(Image from Maggie Digital, released under Creative Commons BY-NC-ND)
Quote from Calvino’s Invisible Cities
In Ersilia, to establish the relationships that sustain the city’s life, the inhabitants stretch strings from the corners of the houses, white or black or gray or black-and-white according to whether they mark a relationdhip of blood, of trade, authority, agency. When the strings become so numerous that you can no longer pass among them, the inhabitants leave: the houses are dismantled; only the strings and their supports remain.
From a mountainside, camping with their household goods, Ersilia’s refugees look at the labyrinth of taut strings and poles that rise in the plain. That is the city of Ersilia still, and they are nothing.
They rebuild Ersilia elsewhere. They weave a similar pattern of strings which they would like to be more complex and at the same time more regular than the other. Then they abandon it and take themselves and their houses still farther away.
Thus, when traveling in the territory of Ersilia, you come upon the ruins of abandoned cities, without the walls which do not last, without the bones of the dead which the wind rolls away: spiderwebs of intricate relationships seeking a form.
After meeting BookBurro’s creator and listening a great talk about microformats (and how greasemonkey extensions can assemble them to create useful services for you) past week, I’m thinking a lot about GreaseMonkey. For example, I have more than 4 extensions that modify google.com and I have no more idea if what I see is the original content sent by google or if it is modified/created by one of the 4 extensions. I see that Lucas Gonze had a similar problem: he was commenting on ReBLG icons being adopted by all the bloggers in few days but in reality it was an extension installed by him (and forgetted) doing the insertion in the HTML pages he was seeing. [Lucas is the creator of the great WebJay.org] For this reason he suggests to add a greasemonkey icon near every modification made via extensions. I’m not sure it is the best solution since I will end up easily having hundreds of GM icons in the pages, anyway it is something we need to think about.
And I just want to note, since every day it is easier for anyone to write “code”, that this quotation becomes more and more true:
The moral is obvious. You cannot trust code that you did not totally create yourself.
— Ken Thompson, Turing Award Lecture [Thompson, 1984]
I began reading “Introduction to Mathematical Philosophy” by Bertrand Russell (First page)
Mathematics is a study which, when we start from its most familiar portions, may be pursued in either of two opposite directions. The more familiar direction is constructive, towards gradually increasing complexity: from integers to fractions, real numbers, complex numbers, from addition and multiplication to differentiation and integration, and on to higher mathematics. The other direction, which is less familiar, proceeds, by analysing, to greater and greater abstractness and logical simplicity; instead of asking what can be defined and deduced from what is assumed to begin with, we ask instead what more general ideas and principles can be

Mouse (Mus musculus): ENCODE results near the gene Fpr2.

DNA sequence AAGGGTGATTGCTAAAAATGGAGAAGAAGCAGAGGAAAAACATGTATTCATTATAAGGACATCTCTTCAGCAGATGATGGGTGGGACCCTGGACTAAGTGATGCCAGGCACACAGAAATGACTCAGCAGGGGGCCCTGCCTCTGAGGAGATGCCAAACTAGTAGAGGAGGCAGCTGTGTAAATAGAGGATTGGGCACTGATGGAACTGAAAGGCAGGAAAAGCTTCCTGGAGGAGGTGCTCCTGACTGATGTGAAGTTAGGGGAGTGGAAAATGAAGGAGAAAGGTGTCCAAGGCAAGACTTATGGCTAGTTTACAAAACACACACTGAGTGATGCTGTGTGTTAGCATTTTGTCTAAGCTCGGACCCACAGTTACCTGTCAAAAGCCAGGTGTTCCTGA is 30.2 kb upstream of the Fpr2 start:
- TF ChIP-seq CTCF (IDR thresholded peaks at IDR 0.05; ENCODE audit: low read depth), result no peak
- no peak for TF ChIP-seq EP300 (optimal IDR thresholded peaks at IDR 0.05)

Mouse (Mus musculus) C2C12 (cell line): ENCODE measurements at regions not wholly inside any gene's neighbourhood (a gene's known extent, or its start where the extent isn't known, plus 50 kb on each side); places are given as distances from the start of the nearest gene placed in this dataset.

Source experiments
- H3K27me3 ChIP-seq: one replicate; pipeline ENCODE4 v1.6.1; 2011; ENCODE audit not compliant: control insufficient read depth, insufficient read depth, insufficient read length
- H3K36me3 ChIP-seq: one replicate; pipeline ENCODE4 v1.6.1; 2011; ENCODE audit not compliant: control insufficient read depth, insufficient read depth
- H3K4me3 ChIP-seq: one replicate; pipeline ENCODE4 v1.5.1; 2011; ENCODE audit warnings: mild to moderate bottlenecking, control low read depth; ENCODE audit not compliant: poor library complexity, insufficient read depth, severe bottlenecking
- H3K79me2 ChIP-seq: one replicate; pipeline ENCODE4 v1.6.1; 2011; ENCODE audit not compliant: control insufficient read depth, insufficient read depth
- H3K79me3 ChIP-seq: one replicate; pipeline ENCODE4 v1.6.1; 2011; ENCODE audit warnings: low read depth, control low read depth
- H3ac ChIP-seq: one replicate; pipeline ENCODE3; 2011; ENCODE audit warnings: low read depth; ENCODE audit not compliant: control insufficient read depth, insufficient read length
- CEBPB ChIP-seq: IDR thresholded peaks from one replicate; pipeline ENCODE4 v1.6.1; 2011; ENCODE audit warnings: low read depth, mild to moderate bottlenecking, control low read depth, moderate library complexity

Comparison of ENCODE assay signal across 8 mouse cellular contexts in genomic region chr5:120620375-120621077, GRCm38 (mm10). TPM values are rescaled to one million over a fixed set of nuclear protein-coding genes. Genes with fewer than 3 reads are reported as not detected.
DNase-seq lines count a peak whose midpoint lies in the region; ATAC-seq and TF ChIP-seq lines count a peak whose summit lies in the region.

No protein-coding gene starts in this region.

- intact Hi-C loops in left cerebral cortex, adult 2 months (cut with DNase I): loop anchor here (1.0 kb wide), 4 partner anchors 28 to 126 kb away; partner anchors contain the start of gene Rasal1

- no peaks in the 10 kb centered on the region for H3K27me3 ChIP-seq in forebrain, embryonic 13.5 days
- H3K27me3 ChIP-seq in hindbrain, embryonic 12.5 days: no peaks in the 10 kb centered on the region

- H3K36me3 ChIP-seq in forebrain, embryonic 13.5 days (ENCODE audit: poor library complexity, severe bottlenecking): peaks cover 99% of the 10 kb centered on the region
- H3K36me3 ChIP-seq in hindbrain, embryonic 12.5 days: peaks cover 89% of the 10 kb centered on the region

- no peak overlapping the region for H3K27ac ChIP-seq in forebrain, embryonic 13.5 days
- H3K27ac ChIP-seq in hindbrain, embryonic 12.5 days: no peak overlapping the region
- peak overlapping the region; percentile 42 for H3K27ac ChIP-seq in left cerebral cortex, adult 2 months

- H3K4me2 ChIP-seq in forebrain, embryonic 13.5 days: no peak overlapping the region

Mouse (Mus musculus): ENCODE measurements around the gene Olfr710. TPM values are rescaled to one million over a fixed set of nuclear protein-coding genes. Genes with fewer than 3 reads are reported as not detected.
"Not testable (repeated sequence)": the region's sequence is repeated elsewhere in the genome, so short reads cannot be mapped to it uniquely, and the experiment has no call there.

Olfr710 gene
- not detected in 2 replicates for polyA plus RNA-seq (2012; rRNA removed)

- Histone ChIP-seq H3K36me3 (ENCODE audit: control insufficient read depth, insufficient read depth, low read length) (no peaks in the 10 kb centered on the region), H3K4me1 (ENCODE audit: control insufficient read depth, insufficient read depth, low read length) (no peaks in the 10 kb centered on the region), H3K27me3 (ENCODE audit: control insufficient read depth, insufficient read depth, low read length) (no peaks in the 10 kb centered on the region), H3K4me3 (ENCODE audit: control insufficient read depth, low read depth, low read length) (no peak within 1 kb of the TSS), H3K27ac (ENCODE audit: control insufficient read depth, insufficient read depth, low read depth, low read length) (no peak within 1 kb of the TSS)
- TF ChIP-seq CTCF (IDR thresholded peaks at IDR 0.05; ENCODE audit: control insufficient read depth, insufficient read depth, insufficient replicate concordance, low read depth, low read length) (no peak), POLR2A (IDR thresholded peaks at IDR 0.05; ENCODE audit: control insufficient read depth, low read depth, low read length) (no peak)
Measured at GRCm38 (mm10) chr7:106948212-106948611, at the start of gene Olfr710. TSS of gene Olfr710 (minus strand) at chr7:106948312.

found, in terms of which what was our starting-point can be defined or deduced. It is the fact of pursuing this opposite direction that characterises mathematical philosophy as opposed to ordinary mathematics. But it should be understood that the distinction is one, not in the subject matter, but in the state of mind of the investigator. … The distinction between mathematics and
mathematical philosophy is one which depends upon the interest inspiring the research, and upon the stage which the research has reached; not upon the propositions with which the research is concerned.
I began reading this book already at least 5 times, I’m beginning again. Russell seems a genious (at least to me, but I guess I don’t really have ways to judge him so I’m more trusting the generalish opinion about him here).
The web is more a social creation than a technical one. I designed it for a social effect — to help people work together — and not as a technical toy. The ultimate goal of the Web is to support and improve our weblike existence in the world. We clump into families, associations, and companies. We develop trust across the miles and distrust around the corner.
—Tim Berners-Lee, Weaving The Web
(found at XFN: Introduction and Examples)
SpreadFirefox team has chosen a key phrase I terribly like: “There is an alternative“. Actually, my preferred one is TIAAA (There Is Always An Alternative) as opposed to TINA (There Is No Alternative), often used by Thatcher and neoliberists in general to argue how capitalism is the only possible choice and you should be mad in trying to think and build something different. However this post is not about slogans but about the 2 full pages ad promoting Firefox in The New York Times (image). On the left page, the Firefox logo is built with all the names of the people who have contributed (PDF). Cool!
“Our aim is to recognise each other and for each one of us to learn to see and
honour in the other what he is–the counterpart and complement of the other.”